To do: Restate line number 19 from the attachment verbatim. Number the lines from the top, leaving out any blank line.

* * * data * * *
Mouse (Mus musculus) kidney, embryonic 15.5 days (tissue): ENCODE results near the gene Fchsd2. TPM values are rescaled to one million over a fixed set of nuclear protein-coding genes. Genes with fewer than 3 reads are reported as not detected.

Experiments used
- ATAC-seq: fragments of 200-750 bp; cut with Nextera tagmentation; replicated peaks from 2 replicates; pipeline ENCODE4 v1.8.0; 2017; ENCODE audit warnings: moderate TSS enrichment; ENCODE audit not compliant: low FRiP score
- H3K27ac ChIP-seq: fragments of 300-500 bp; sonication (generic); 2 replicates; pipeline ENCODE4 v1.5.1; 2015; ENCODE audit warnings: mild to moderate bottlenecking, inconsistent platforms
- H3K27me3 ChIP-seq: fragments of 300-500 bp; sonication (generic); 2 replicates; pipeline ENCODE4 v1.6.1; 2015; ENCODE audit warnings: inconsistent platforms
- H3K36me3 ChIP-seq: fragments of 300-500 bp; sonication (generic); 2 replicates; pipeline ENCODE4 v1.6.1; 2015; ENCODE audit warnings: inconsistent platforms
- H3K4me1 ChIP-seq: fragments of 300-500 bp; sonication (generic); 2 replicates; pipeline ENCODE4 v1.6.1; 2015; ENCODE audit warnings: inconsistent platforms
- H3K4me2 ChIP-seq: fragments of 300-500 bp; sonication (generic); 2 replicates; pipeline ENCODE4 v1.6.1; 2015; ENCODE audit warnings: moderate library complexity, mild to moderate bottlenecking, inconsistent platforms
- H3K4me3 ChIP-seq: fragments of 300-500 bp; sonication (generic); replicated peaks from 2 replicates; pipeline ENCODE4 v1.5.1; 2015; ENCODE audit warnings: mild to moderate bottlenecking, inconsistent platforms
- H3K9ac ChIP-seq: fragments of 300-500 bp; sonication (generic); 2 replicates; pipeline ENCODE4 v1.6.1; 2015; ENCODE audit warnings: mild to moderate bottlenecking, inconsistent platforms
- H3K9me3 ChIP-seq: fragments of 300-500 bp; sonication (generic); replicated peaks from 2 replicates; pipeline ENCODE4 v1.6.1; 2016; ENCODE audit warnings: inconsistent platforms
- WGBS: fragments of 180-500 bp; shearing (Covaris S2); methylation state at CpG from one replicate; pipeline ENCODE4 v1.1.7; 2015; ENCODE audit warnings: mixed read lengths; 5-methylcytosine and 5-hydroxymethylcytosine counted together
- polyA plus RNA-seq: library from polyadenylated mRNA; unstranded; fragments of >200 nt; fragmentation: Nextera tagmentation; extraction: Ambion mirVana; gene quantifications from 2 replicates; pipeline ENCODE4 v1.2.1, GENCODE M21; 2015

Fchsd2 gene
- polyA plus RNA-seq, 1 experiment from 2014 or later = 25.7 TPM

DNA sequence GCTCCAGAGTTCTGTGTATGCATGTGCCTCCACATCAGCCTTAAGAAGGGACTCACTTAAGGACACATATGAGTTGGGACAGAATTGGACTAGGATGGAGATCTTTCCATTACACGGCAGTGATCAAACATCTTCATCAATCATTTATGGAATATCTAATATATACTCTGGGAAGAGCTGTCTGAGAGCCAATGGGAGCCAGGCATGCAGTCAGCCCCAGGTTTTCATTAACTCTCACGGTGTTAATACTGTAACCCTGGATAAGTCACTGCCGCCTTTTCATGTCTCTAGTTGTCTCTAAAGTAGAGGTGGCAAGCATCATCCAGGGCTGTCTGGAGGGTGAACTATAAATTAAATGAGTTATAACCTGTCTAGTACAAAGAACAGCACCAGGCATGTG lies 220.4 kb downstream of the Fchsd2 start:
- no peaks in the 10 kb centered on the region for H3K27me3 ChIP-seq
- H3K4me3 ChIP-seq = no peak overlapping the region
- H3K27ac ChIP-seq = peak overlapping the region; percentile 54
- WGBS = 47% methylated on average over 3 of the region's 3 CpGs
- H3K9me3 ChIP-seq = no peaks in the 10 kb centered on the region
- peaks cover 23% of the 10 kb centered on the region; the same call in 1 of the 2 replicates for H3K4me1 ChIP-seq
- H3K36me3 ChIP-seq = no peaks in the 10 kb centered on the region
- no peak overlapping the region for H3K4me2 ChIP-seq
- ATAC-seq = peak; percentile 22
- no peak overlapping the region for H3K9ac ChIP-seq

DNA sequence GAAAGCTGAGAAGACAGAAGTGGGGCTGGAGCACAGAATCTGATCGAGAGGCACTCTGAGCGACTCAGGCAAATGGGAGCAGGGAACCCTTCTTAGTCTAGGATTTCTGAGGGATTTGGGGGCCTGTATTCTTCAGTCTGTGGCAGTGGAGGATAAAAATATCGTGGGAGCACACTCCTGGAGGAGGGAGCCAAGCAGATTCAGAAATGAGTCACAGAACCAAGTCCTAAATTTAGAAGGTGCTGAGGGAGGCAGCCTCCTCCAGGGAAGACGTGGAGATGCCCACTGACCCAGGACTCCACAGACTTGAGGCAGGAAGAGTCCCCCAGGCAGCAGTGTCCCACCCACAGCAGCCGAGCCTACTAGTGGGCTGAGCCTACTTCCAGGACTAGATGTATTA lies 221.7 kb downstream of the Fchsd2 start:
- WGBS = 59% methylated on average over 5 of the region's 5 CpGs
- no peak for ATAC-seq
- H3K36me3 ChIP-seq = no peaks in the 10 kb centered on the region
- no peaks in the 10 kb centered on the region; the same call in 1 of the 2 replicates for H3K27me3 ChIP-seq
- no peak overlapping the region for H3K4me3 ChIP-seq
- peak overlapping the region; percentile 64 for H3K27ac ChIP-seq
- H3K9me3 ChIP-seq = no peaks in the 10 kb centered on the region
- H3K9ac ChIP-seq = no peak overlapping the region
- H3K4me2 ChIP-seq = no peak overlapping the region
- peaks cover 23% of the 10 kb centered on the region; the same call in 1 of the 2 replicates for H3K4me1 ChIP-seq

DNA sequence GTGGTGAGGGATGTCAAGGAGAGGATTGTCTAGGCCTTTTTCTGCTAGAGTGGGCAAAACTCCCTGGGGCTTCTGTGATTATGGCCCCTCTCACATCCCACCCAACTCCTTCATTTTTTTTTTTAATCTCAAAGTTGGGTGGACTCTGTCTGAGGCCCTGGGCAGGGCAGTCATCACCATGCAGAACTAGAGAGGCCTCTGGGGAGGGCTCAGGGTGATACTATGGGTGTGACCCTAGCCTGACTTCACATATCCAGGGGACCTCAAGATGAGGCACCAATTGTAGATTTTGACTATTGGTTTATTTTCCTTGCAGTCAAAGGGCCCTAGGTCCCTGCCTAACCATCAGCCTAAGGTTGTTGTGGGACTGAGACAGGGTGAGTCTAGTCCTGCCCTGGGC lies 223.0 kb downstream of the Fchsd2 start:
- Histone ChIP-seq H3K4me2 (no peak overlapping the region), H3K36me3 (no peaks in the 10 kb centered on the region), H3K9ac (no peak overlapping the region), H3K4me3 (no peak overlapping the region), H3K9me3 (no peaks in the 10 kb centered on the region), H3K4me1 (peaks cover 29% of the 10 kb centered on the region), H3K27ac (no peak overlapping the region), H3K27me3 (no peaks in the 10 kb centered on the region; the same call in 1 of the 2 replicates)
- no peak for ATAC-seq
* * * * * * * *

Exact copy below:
- H3K27ac ChIP-seq = peak overlapping the region; percentile 54